Oplatki? Why, this is a Polish word! (in singular form: oplatek) meaning "wafer" or "altar bread". This suggests that this particular custom was taken to the US by the Polish i/emigrants. I am glad I asked and equally glad that you cared to answer.

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    #7

    Re: Christmas related expressions and rites

    Quote Originally Posted by JarekSteliga View Post
    Oplatki? Why, this is a Polish word! (in singular form: oplatek) meaning "wafer" or "altar bread". This suggests that this particular custom was taken to the US by the Polish i/emigrants. I am glad I asked and equally glad that you cared to answer.
    Yes, there are plenty of people here who have Polish ancestry.

    Christmas wafer - Wikipedia, the free encyclopedia

    It seems this tradition is from a few eastern European countries.

  3. emsr2d2's Avatar
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    #8

    Re: Christmas related expressions and rites

    Quote Originally Posted by JarekSteliga View Post
    1. In my country we place gifts for one another (both adults and children) under the
    Christmas tree. We then use an expression (literally translated):

    - what have you been given under the Christmas tree? (meaning: what presents were
    placed for you there)

    Is a similar custom observed in English speaking countries. If it is, what expression is commonly used in the above context?

    2. We use the word "wigilia" in place of the English "eve". Does the English word "eve"
    have anything to do with "vigil"?

    3. Do Christians in English speaking countries sit to Christmas supper around the time
    the first stars become (normally) visible in the sky, as Christians in Poland do?

    4. Is there a custom to exchange greetings and share/break wafer while doing so,
    immediately prior to eating Christmas supper?

    5. Is abstinence from meat observed on Christmas Eve?
    1. I probably wouldn't mention the tree when asking people about their presents. "What did you get for Christmas?" I might ask children "What did Santa bring you?"

    2. Not as far as I know.

    3. In the UK, people sit down to Christmas dinner any time between about 12 noon and 7pm as far as I can tell. When I was a child, we used to eat around 2pm, at a relative's house in later years, it was about 4pm. This year I have no idea as I'm going to another relative's house and I don't know what time they're planning to eat. It used to be traditional to eat around 2pm so that lunch was over just in time for the Queen's speech (a televised address to the nation by the Queen) at 3pm. I don't know anyone who watches it though.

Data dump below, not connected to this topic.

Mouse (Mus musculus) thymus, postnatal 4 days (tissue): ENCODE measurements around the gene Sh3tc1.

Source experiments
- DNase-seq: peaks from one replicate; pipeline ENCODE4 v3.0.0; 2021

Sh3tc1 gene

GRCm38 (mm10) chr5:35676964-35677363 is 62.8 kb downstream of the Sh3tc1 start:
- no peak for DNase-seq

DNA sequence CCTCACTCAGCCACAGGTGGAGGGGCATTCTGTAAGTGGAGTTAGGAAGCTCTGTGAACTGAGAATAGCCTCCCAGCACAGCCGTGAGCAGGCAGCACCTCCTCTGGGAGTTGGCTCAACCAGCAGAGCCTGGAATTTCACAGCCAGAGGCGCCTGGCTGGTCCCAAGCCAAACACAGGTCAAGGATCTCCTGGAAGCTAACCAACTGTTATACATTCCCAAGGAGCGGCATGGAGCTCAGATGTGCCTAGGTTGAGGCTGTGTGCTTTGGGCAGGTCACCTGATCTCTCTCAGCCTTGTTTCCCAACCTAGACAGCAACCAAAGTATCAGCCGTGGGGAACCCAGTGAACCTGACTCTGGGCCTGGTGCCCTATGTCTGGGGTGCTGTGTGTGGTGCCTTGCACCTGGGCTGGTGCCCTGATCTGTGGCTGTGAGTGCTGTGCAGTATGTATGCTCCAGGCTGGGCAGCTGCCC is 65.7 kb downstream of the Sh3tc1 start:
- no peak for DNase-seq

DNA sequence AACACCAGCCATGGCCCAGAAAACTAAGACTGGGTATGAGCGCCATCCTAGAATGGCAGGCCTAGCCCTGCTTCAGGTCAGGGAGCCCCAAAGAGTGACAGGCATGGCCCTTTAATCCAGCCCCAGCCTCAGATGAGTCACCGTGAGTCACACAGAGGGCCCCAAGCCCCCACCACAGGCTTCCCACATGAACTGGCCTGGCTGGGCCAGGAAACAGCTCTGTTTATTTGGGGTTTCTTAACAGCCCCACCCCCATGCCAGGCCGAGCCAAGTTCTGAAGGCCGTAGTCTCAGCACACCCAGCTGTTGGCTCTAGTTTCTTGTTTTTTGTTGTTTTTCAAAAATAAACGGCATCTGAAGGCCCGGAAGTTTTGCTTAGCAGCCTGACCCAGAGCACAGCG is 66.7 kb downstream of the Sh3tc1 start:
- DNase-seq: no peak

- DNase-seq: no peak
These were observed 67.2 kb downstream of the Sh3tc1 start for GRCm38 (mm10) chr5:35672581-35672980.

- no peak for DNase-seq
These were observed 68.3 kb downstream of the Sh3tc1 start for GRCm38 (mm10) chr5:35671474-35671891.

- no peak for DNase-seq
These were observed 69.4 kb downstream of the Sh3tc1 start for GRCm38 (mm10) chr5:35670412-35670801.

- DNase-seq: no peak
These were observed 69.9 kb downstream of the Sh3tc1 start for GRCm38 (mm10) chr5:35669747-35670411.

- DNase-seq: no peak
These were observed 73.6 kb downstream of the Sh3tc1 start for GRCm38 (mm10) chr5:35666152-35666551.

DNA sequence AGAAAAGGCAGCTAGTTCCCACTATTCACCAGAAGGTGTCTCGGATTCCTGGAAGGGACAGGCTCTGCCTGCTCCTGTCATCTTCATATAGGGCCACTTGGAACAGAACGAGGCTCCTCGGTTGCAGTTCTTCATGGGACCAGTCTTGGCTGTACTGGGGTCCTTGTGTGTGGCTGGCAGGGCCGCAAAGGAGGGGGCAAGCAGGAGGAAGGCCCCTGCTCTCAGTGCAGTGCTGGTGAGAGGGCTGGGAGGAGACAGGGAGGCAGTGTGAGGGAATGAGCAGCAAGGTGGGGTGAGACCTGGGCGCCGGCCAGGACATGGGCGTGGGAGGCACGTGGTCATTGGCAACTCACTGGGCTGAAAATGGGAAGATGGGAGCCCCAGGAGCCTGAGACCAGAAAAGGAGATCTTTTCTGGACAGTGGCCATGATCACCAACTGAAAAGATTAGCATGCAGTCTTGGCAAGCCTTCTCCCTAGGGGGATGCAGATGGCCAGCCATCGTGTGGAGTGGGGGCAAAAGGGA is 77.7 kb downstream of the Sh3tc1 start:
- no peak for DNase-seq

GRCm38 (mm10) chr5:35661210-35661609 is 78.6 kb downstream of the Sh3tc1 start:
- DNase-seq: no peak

4. There may be in religious households. I don't know. I come from a long line of atheists so we just sit down at the table and start stuffing our faces with enough food to feed a small country (which rather embarrasses me sometimes).

    5. Again, if that's a religious thing, some people might do it. I abstain from meat all the time but I've been vegetarian for 22 years!
    Remember - if you don't use correct capitalisation, punctuation and spacing, anything you write will be incorrect.

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    #9

    Re: Christmas related expressions and rites

    Quote Originally Posted by JarekSteliga View Post
    2. We use the word "wigilia" in place of the English "eve". Does the English word "eve"
    have anything to do with "vigil"?
    Oxford don't think so:

    Origin:


    late Middle English (in the sense 'close of day'): short form of even 2
    Definition of eve - period, day and christian (British & World English)

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    #10

    Re: Christmas related expressions and rites

    Quote Originally Posted by Tdol View Post

    Oxford don't think so:
    Indeed it looks like the two words have nothing in common etymologically but there seems to exist a semantic connection. Please look here:

    Definition of vigil - period, protest and politics (British & World English)

    However from teachers' comments in this thread I understand that not even a semantic connection between "eve" and "vigil" is commonly recognized among English native speakers.